That piece was originally about Charles Green, but one paragraph in the story caught the eye of some in Celtic cyberspace, and was the subject of a couple of excellent blogs from The Clumpany, where he mocked The Record mercilessly for it.
The offending paragraph read “The club went into administration and subsequent forced liquidation by HMRC over a “phantom” £80million tax bill. The club were later cleared of having ever owed the taxman.”
I’m sure you’ll agree reading it that this is pure and simple garbage, without even the remotest connection at all with reality, but then I credit most of this sites readers as being of above average intelligence anyway, which rules out buying The Record in the first place.
We weren’t the intended audience for this piece of fantasy fluff, of course. That was the Sevco support, and the section of it which subscribes to the Victim Myth.
I’ve spent a lot of time pondering the Victim Myth. Indeed, it was the focus of my last piece here, where I laid out the consequences to the club if all the principals now standing trial in connection to the twin takeovers are found guilty of those offences.
The club itself will not benefit one iota from those verdicts; indeed, the best thing that could happen to all the current shareholders is for Whyte, Green and others to be cleared on all counts.
Yet where the Victim Myth most commonly manifests itself – and the media is even guiltier of this than the Sevco support – lies in the distorted version of reality involving the administration and liquidation of the OldCo, with some, even now, unable to grasp the facts.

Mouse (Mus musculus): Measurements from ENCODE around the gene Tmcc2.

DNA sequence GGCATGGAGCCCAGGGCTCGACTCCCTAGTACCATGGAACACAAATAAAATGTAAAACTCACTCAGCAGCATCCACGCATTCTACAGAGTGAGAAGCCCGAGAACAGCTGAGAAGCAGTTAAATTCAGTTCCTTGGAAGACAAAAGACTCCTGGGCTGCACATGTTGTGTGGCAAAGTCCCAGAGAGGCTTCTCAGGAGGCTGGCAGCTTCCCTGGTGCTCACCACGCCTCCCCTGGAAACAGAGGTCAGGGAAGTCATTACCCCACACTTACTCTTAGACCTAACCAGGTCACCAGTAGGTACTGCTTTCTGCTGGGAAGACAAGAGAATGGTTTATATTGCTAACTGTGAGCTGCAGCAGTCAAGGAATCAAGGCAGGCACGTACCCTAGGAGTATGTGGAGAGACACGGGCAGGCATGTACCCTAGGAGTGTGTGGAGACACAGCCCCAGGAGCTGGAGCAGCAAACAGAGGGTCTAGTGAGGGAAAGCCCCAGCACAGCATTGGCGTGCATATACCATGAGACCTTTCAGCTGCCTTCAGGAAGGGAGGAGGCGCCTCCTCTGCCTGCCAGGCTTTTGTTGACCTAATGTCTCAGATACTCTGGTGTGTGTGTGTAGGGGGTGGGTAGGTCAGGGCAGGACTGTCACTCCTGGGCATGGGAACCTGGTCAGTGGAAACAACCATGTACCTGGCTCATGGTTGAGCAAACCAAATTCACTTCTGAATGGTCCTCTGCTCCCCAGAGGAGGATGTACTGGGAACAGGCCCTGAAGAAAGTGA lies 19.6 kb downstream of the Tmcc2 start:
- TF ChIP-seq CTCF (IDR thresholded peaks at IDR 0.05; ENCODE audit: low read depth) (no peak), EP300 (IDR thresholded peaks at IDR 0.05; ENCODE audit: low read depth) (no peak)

Everyone involved in this has been blamed for what happened except those actually responsible; Rangers’ board of directors (including Dave King and Paul Murray) and the supporters. HMRC are convenient scapegoats, as are the banks, Ticketus and others, with Craig Whyte the ultimate bogeyman. But Rangers crashed due to the setup of the club itself.
Recently I’ve gotten into the excellent TV show Deadliest Catch, which is about the fishermen who go hunting for crab in the Bering Sea off the Alaskan coast. As reality shows go there are few better; their job is appallingly dangerous, averaging about a half dozen deaths annually and a slew of injuries almost beyond counting, and the physical and psychological toll that it takes on the fishermen is enormous.
The sea itself is unpredictable, and no matter how well crews prepare there are things that can’t be legislated for, but in Season 1 a boat goes down and we watch the mostly futile rescue attempts.
We later discover, due to changes in legislation governing the fishing season, that one of the reasons it sunk was that it left port “top heavy”, overloaded with more crab pots than advised, and thus unable to manoeuvre in rough seas.
No-one was to blame; other ships frequently leave harbour “top heavy” and we see others do it during the show. It’s the way things happen in the industry, much as clubs running up debt happens in football.
Everyone thinks it can’t happen to them … until it does.
Rangers Football Club was “top heavy” for a long, long time and no-one involved in running it had focussed overmuch on efforts to limit the problems. Indeed, as long as they had HBOS standing behind them, pumping money into them via MIH, they might have continued along, running up debts and then rescaling, until the cows came home.
But in 2008 a storm front hit, HBOS was engulfed and Lloyds, a far more conservative company, found itself holding the balance sheet.